PJ Library team in Russia beat national coronavirus lockdowns by sending out for Chanukah a record 10,000 copies of ‘Golem’s Latkes’ by Eric Kimmel.
International project sending books with Jewish themes to families with children across the world celebrated its fifth birthday in Russia two weeks ago, as it hosted an online Chanukah party for 600 families.
PJ Library is the books-to-homes educational initiative established in the US by the Harold Grinspoon Foundation then extended around the world and is particularly pertinent in such a vast geographical territory, with cities hundreds of miles apart.
Last month the team in Russia beat national coronavirus lockdowns by sending out a record 10,000 copies of ‘Golem’s Latkes’ by Eric Kimmel, based on the legend of the medieval Prague Golem.
From the Russian Far East to the west of Ukraine, children have been reading about how Rabbi Judah, on the first night of Chanukah, left in a rush to visit the emperor, telling his housemaid Basha to ask the Golem to help.
Sure enough, the Golem – a creature made from clay – comes to life and before Basha knows it latkes are pouring out of the rabbi’s house and into the streets, filling the city and challenging everyone to find a solution before the rabbi returns.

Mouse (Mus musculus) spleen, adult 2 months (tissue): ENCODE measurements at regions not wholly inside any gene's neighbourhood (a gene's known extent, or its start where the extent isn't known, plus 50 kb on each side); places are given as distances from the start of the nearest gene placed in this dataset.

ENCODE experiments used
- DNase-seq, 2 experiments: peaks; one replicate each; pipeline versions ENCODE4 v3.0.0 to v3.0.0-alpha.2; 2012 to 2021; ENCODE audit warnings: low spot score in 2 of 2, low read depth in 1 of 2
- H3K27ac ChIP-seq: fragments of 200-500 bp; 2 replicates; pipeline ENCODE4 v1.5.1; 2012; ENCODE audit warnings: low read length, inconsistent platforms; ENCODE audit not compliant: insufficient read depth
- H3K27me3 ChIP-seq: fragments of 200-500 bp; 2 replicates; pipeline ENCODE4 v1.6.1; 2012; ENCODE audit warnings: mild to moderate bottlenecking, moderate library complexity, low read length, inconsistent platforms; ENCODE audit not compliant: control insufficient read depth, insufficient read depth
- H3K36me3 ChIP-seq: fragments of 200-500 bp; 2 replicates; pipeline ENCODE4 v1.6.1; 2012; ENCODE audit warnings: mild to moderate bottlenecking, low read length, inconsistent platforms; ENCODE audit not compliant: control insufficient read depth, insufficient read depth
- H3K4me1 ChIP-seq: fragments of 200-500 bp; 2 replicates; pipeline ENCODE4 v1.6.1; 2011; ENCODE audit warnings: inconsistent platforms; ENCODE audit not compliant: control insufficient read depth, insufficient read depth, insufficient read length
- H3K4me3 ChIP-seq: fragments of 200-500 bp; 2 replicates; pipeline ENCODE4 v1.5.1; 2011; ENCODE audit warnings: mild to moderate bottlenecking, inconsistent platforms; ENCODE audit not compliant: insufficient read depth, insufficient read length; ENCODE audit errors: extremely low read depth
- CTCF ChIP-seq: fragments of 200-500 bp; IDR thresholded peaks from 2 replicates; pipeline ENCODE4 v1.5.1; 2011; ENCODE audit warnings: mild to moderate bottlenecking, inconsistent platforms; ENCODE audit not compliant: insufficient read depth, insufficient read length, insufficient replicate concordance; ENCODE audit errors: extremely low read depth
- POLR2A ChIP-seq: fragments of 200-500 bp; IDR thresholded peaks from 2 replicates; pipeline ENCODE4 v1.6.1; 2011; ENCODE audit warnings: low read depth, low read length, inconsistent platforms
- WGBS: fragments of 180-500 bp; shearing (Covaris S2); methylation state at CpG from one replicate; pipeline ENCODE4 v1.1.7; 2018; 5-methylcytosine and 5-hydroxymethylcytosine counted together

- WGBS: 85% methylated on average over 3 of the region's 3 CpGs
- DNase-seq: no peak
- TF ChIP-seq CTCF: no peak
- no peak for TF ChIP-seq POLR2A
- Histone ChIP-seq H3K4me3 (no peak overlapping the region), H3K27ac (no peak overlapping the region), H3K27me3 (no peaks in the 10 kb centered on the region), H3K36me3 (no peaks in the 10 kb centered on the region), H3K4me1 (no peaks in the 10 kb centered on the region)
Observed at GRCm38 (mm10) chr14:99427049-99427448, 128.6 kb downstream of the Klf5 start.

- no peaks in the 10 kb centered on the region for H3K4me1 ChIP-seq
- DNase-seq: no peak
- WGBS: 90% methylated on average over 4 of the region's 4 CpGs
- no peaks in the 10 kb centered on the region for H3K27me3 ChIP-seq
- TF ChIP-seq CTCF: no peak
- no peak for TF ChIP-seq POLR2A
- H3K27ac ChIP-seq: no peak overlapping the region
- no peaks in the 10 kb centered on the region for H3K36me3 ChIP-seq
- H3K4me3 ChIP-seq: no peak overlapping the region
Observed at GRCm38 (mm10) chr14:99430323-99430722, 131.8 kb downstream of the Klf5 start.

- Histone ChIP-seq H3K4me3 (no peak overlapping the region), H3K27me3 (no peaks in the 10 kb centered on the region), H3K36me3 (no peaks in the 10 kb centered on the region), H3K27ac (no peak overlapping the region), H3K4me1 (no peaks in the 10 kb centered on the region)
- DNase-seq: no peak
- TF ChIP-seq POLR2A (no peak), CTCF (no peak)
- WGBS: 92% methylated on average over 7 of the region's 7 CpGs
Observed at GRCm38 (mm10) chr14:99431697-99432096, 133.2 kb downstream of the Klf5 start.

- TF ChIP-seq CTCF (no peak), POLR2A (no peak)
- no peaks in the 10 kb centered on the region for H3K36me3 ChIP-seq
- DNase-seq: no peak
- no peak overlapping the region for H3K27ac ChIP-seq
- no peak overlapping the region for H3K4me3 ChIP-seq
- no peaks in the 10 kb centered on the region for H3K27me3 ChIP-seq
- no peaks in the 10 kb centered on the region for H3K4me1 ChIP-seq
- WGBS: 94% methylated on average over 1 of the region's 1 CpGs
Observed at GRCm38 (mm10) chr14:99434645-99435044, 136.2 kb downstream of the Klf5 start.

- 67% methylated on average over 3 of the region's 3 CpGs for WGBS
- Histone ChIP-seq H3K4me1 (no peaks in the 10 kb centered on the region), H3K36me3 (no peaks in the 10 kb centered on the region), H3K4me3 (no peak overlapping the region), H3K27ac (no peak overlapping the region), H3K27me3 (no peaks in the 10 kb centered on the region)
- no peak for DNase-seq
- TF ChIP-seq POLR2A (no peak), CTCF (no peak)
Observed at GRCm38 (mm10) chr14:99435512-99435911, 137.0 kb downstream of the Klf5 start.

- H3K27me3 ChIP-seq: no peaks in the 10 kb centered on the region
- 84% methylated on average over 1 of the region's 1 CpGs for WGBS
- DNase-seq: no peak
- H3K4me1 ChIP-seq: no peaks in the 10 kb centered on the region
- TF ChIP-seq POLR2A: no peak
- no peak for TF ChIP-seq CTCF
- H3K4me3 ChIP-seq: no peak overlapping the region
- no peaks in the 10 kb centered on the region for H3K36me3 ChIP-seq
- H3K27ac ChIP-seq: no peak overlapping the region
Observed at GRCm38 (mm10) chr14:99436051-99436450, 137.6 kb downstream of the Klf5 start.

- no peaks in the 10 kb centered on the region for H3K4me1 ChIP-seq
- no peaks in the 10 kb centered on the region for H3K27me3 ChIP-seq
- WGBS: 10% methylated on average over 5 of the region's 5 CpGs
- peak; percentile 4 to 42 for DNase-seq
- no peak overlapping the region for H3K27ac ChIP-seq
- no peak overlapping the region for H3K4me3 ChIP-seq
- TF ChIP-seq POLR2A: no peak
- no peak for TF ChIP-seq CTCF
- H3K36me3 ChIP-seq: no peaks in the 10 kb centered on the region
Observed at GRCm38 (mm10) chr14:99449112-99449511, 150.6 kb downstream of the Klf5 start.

Progress has been monumental since December 2015, when books were sent to 1,000 pre-registered children. Since then, 14,000 children in Russia have joined, as have 3,000 in Ukraine, with a range of books extended for those aged two to nine.
“Every year we have added between 1,600 and 1,800 new children to the programme,” said Matvey Chlenov, director of Russian-language programmes for the Harold Grinspoon Foundation.
“Some of our ‘graduates’ are now of bar and bat mitzvah age, heading towards their first Taglit or Hillel experience.”
Chlenov added that his team were aiming to stay them connected “to forge a community between those who grew up with these programmes and those currently benefiting from them”.
In its first five years the initiative, which is supported by Genesis Philanthropy Group (GPG), has sent out more than 300,000 books as gifts in Russia, and helped define city’s young Jewish populations.
Among the biggest is in Moscow, where PJ Library has 4,600 young subscribers, 70 percent of whom come from mixed families, and 30 percent of whom say their only connection to Jewish education comes through the monthly books.
“Five years ago, we certainly did not know a pandemic was coming when we helped PJ Library launch in Russia, and then later to expand to Ukraine, but now it is clearer than ever, how important this was,” said GPG chief executive Marina Yudborovsky.
“During this Hanukkah, the program reached thousands of families with young children, providing them much-needed support that is not only educational, but a source of comfort, continuity and connection when they are most needed.”